Initial justification came from the German Blitz of the British cities over the winter of 1940-41, whereas Bomber Command was also initially the only chance that Great Britain had of putting pressure on the German population and exerting revenge for their early defeats.
At the start of bombing operations, small aeroplanes carried small bomb loads to the enemy. In the early days, they dropped these small bombs on small targets causing little damage, whereas later, they dropped them on large targets in the hope they would hit something. The aircrew survived on their whit’s, navigated by the stars and dead reckoning, fought back with single machine guns which had limited range and power and when they crashed, if they survived, had limited intelligence as to how to return to Britain. Our own Blitz on London showed how bombing could in fact strengthen the resolve of the civilians; the ever present Queen Mother was declared by Hitler to be his greatest enemy. This was supported by previous research during the Spanish campaign.
In February 1942, 1,001 tons of bombs were dropped compared to 67,637 tons in March 1945, which with the help of the Americans totalled a staggering 133,599 tons. German attacks on Great Britain are estimated to have killed just over 60,000 people, including those killed by the V weapons, whereas estimates of the number of deaths caused by allied bombing range between 305,000 and 600,000 but this takes no account of the psychological effect of bombing on the German people, or more importantly, their army or the factories and industrial plants that were destroyed. One in five German houses were destroyed. These initial actions were thought to be very effective, showing the extraordinary efficiency of bombs raining down on military targets with scientific accuracy; but they were based on the bomber crews own estimates of the damage caused and it was not until about 2 years later that actual aerial photographs showed the hopeless inaccuracy of these raids that demonstrated the difference between the truth and the propaganda. By the end of the war, the RAF could obliterate any target of choice.
Initially, these numbers caused little concern as it was seen as a way to end the war that the Germans had started, to deliver the retribution and from the early days of aeroplanes and very primitive bombing operations it was shown that the bomb was as much a spiritual weapon as a physical one, by destroying the will of the workers to work, the army to fight, thereby destroying the authority that was held over the people by the government. Any suffering that the Germans were going through was taken away by the casualties and losses being suffered by the crews of Bomber Command. The Government made no attempt to hide these loses from the public.
Behind each airman, there was many more keeping them airborne, in the way of fitters, mechanics, riggers and armourers, together with the many WAAF’s working behind the scenes. Bomber Command was one of the most visible of the services, only surpassed by the army on the build-op to D-Day. Many of the villages and town around Britain held Bomber Command squadrons, whose crew members integrated with the local people, leaving their memories when they did not return.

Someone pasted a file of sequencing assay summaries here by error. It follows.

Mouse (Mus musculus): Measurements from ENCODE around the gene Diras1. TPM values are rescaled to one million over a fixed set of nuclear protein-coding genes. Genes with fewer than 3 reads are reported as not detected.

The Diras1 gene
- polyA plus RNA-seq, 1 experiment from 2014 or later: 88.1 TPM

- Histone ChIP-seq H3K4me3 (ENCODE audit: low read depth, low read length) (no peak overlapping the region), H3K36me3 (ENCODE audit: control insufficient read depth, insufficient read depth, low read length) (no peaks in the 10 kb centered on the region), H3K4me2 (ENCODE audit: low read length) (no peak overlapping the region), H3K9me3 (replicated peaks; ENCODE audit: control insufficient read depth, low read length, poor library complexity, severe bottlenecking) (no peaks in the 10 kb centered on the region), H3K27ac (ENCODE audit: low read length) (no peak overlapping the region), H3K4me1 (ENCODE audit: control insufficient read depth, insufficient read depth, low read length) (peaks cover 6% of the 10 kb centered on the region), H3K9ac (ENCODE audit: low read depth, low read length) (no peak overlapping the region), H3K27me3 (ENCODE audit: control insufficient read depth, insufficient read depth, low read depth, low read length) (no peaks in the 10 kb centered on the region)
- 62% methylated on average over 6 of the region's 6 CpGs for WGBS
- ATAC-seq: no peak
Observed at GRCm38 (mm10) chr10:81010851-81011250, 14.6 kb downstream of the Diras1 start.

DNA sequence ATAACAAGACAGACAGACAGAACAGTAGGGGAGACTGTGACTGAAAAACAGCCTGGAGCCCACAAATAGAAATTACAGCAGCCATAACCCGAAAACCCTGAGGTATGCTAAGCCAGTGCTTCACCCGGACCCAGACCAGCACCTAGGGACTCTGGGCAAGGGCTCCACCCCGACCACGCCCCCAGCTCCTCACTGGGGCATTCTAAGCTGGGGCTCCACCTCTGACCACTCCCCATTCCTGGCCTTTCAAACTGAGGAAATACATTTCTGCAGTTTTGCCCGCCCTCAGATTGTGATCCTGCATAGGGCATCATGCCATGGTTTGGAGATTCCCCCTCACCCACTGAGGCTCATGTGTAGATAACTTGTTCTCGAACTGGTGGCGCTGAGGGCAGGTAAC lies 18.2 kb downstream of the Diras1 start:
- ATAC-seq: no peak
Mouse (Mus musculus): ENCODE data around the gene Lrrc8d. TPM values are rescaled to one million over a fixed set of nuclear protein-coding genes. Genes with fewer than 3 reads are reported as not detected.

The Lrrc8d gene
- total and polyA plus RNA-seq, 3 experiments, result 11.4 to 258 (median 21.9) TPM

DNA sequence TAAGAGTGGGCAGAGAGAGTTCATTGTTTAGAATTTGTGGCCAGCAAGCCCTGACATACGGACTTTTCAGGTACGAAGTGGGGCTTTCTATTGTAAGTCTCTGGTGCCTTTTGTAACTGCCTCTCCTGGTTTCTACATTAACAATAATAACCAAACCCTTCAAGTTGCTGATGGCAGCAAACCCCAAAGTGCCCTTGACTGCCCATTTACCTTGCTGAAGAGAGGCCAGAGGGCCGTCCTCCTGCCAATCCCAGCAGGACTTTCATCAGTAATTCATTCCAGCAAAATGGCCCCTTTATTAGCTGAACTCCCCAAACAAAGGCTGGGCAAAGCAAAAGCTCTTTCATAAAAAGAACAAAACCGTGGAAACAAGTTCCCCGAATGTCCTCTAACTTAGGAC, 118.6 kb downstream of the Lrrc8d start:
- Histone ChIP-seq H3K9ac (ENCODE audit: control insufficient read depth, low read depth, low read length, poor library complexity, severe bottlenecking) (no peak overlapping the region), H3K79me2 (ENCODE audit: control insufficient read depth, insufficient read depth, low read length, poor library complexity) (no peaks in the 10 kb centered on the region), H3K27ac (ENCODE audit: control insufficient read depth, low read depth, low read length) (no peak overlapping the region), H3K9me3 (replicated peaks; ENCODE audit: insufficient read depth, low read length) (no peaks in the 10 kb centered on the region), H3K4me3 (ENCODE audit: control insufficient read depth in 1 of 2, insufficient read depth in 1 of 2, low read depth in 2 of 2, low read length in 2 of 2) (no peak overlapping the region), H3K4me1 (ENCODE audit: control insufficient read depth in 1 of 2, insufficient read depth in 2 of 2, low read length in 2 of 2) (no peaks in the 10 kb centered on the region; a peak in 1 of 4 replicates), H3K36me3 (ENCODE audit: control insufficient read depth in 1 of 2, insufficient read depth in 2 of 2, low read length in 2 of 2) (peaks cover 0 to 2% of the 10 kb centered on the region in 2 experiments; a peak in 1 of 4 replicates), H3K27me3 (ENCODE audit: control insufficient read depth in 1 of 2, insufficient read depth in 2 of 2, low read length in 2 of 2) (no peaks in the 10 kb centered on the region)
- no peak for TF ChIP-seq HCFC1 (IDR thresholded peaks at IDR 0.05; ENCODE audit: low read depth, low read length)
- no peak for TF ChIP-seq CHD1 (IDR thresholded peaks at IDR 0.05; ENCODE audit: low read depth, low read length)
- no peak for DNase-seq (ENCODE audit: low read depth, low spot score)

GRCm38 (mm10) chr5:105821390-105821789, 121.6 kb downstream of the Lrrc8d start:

On the approach routes and over the targets, the crews faced searchlights, flak and enemy fighters, being outside the protection of their own fighter boys and they knew there was no relaxation on the way home and once there, they also faced the dangers of landing a damaged aircraft, amongst others on their own airfield, low on petrol, injured crew members amongst them, tired and glad to be home but able to make the same mistakes as before.
There is no answer to the question as to whether the loss of life was an effective and efficient use of Bomber Command’s capabilities and the effect it had on bringing the war to an early end and this will be debated for many more years. The bomber crew really felt little, doing as they were told, releasing bombs from 20,000 feet on a strategic target or an unsuspecting population. They did not see until much later when the war was over what damage they caused. There was no connection, unlike the soldier who shot someone or the fighter pilot who downed another plane, no different to his own, witnessing no parachutes. The bomber crews knew what they were doing and many of the early strategic bombing missions ended in tragedy when the pilot/bomb aimer was so desperate to avoid civilian casualties that they risked their own lives unnecessarily with the ultimate sacrifice and the propaganda told them they were doing a fantastically efficient job. If they could have seen the white upturned faces of people as they flew over Germany as they did as they flew over England, would that have made a difference to their actions.
As Bomber Harris said after the war:- “The bomber drops things on people and people don’t like things being dropped on them, and the fighter shoots at the bomber who drops things. Therefore he is popular whereas the bomber is unpopular. It is as easy as that.”